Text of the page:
# Re: ?? Functional Dependency Question ??

From: Tegiri Nenashi <TegiriNenashi_at_gmail.com>
Date: Tue, 21 Oct 2008 09:16:40 -0700 (PDT)

On Oct 21, 8:40 am, David BL <davi..._at_iinet.net.au> wrote:
> On Oct 21, 10:22 pm, paul c <toledobythe..._at_oohay.ac> wrote:
>
>
>
>
>
> > David BL wrote:
> > > On Oct 21, 8:15 pm, paul c <toledobythe..._at_oohay.ac> wrote:
> > >> David BL wrote:
>
> > >> ...
>
> > >>> RTP: (X->A)(Y->B) -> XY->AB
> > >>>     (X->A)(Y->B)               : premise
> > >>>     X->A, Y->B                 : conjunction elimination
> > >>>     XY                         : premise
> > >>>     X,Y                        : conjunction elimination
> > >>>     A                          : modus ponens on X,X->A
> > >>>     B                          : modus ponens on Y,Y->B
> > >>>     AB                         : conjunction introduction
> > >>>     XY->AB                     : conditional proof
> > >>>     (X->A)(Y->B) -> XY->AB     : conditional proof
> > >> I can see that the second step is eliminating a "conjunction" but the
> > >> fourth step doesn't seem to me to involve a conjunction.
>
> > > Step 3: Premise XY (the conjunction of X and Y).
>
> > ...
>
> > But XY (in the usual FD notation) is a union, not a conjunction.
>
> > (If step 4 is valid, there must be a subtlety here that goes beyond just
> > conjunction elimination, ie., some other notion must be involved, but so
> > far it could be eludes me.)
>
> Ah, Ok I understand your point now.  (X->A)(Y->B) -> XY->AB is a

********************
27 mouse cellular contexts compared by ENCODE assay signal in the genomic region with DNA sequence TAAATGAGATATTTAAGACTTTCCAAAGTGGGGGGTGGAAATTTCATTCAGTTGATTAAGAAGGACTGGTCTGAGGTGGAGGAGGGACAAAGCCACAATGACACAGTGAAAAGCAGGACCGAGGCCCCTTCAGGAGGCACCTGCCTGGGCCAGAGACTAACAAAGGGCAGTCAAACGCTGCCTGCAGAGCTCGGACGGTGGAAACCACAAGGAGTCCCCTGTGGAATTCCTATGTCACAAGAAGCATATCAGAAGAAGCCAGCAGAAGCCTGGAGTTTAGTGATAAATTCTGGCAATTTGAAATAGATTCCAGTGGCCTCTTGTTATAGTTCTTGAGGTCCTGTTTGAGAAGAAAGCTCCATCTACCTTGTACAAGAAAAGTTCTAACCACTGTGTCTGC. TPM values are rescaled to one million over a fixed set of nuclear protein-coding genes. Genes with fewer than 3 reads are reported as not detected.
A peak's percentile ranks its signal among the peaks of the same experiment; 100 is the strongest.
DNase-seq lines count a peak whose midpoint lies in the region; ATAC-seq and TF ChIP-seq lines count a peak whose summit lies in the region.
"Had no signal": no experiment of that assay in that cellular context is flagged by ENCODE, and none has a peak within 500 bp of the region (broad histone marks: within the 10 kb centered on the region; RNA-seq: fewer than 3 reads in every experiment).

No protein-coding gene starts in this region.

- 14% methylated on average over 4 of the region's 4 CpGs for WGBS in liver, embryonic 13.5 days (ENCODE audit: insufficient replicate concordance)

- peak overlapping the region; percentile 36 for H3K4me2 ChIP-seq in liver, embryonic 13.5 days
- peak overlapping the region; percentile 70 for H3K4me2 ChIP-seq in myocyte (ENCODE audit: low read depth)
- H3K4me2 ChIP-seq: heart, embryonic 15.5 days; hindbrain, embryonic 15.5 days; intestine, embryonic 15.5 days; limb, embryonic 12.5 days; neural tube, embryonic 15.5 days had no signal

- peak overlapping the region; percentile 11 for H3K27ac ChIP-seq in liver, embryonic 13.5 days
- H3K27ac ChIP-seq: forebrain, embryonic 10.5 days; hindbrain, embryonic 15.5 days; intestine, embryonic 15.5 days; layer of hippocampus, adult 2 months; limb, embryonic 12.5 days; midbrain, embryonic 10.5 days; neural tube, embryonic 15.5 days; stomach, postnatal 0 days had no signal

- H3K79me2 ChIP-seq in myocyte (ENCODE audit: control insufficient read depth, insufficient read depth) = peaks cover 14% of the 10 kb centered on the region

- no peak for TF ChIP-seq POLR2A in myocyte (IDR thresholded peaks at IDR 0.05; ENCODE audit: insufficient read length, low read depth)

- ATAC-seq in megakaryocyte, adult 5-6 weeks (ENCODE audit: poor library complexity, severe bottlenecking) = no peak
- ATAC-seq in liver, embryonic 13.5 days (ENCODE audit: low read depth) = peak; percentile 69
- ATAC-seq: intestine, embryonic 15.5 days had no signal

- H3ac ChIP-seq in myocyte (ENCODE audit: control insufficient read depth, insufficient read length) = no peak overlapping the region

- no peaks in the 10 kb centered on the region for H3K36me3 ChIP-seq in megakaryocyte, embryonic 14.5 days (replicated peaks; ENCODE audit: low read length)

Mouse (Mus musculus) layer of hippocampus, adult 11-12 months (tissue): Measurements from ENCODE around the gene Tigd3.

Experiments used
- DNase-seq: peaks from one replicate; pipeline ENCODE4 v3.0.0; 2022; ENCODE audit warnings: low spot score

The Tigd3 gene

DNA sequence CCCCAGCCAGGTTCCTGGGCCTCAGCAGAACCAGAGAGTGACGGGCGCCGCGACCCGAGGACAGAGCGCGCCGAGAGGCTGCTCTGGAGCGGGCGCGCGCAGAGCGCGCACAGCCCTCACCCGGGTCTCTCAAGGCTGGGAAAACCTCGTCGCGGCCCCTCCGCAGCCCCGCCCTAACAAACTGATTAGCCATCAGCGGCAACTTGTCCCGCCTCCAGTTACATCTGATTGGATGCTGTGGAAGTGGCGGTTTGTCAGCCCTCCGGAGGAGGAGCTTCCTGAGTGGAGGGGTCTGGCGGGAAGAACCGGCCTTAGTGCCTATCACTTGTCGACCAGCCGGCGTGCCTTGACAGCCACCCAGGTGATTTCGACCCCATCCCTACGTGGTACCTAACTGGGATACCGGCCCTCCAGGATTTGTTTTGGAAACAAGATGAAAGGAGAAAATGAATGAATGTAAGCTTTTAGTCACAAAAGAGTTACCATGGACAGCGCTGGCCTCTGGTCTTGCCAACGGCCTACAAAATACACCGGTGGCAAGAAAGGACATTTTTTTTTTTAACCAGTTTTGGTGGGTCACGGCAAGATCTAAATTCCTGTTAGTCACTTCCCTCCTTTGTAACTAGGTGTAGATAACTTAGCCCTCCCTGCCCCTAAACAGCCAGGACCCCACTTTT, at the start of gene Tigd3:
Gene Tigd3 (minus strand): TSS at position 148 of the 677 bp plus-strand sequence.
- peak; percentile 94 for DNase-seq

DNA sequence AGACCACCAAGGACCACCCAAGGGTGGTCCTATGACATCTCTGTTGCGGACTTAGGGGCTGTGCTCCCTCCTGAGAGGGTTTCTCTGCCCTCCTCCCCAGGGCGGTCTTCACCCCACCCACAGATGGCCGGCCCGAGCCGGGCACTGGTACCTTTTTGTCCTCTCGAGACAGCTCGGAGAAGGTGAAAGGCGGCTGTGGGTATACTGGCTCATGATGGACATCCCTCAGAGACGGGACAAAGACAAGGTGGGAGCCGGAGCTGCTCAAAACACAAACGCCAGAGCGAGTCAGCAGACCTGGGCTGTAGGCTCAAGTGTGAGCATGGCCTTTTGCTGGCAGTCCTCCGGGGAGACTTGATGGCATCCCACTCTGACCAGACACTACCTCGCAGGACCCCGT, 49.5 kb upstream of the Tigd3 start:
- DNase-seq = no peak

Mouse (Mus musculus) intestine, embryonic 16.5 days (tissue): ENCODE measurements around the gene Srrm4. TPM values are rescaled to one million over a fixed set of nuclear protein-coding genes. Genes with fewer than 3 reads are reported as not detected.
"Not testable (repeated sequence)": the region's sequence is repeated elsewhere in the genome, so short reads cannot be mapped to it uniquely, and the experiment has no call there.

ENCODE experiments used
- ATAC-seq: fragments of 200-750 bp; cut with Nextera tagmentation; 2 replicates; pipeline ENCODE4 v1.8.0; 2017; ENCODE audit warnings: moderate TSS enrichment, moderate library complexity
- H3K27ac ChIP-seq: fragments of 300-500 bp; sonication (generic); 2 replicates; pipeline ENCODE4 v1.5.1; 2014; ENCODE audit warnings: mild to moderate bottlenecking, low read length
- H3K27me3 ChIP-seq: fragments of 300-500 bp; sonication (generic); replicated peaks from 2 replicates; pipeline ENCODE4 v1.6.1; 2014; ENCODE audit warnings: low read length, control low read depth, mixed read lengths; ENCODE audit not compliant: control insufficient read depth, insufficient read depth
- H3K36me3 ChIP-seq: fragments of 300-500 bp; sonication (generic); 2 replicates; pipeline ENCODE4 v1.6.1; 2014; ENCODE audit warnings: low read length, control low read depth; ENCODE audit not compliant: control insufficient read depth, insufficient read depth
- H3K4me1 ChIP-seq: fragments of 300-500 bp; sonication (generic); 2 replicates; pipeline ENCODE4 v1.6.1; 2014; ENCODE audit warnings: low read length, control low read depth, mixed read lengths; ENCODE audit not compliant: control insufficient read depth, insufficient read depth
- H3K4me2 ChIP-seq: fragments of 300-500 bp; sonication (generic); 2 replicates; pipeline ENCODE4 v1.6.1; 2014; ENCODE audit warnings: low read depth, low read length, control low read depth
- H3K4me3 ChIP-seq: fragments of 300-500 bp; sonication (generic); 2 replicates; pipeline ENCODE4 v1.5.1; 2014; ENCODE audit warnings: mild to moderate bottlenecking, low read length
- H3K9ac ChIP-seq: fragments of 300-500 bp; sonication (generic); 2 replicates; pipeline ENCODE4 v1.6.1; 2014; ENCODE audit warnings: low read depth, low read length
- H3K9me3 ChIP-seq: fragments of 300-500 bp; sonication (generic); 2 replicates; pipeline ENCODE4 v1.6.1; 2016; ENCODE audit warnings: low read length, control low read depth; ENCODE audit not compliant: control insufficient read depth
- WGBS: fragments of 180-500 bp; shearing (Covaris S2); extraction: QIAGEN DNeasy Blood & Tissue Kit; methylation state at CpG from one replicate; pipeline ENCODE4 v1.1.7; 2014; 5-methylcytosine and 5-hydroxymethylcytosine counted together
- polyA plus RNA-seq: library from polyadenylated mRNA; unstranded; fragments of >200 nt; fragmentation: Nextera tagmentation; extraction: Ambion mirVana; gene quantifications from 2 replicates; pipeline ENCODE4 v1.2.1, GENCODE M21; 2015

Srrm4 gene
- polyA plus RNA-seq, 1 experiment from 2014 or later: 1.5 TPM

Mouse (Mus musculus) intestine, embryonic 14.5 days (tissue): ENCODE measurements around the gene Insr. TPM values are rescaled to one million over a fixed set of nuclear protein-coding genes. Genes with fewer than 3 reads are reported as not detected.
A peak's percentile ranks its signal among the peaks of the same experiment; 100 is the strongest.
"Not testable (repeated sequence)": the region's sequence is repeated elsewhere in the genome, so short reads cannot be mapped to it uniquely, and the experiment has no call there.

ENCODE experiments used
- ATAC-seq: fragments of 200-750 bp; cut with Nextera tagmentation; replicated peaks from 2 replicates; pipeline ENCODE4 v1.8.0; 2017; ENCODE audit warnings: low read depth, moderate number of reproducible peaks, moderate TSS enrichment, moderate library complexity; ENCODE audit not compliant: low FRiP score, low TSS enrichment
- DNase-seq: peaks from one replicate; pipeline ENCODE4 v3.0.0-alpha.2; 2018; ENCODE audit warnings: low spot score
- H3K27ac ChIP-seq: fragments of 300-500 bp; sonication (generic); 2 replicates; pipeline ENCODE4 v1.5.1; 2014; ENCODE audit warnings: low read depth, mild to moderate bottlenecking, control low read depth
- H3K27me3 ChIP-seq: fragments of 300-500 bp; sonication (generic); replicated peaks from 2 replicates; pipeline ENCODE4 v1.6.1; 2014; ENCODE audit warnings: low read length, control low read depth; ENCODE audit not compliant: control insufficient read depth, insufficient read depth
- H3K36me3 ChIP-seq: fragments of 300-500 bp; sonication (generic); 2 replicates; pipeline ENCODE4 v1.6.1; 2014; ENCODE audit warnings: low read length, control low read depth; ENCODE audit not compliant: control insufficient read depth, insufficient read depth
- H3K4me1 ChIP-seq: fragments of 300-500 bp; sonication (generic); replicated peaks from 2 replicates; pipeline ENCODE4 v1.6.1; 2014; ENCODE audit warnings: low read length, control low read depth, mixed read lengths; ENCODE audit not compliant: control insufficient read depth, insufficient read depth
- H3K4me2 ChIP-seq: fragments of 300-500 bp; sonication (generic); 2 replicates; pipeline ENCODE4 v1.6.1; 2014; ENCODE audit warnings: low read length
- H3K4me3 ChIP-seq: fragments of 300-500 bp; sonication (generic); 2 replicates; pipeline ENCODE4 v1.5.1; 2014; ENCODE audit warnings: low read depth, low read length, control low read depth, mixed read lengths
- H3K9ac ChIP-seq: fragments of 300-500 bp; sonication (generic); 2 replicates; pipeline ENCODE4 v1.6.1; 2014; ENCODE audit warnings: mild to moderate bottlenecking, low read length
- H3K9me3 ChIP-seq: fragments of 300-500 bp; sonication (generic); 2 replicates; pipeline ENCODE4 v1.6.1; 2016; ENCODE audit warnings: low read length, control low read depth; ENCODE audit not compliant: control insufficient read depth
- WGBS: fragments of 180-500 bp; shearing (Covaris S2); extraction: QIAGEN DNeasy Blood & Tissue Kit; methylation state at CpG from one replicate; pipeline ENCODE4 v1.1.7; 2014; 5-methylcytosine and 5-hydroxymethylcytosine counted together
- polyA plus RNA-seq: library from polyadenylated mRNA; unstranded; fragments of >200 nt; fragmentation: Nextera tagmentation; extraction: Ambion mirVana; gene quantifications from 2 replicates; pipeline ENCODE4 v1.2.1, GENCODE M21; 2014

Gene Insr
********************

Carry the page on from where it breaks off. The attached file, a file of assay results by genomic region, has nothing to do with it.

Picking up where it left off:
> formula in the propositional calculus, which is shown to be a
> theorem.  In that context XY is definitely a logical conjunction.
>
> In FD notation we think of X,Y as sets of attributes and as you say XY
> is a notation for the union of those sets.   However there is this
> idea of translating an FD sentence into a formula in the propositional
> calculus.   This mapping can be done as follows
>   -  sets of attributes can be mapped to proposition symbols
>   -  unions of sets of attributes can be mapped to logical conjunction
>   -  a functional dependency can be mapped to a logical implication
>
> Consider that in the FD world symbol X represents a set of attributes
> from some relation R.  Let some tuple of R be given.  Then as a
> proposition we interpret X as implying that we are given or can deduce
> (for the given tuple) the values of all the attributes associated with
> X.

This perspective of FD theory into propositional calculus is new to me. So could you please be more specific? Sure propositional calculus has some axioms that have no interpretation in FD world, e.g.

A -> (B -> A)

or it has?

> This interpretation makes it obvious that unions of attributes
> map to logical conjunctions, and that an FD maps to a logical
> implication.- Hide quoted text -
>
> - Show quoted text -
Received on Tue Oct 21 2008 - 18:16:40 CEST

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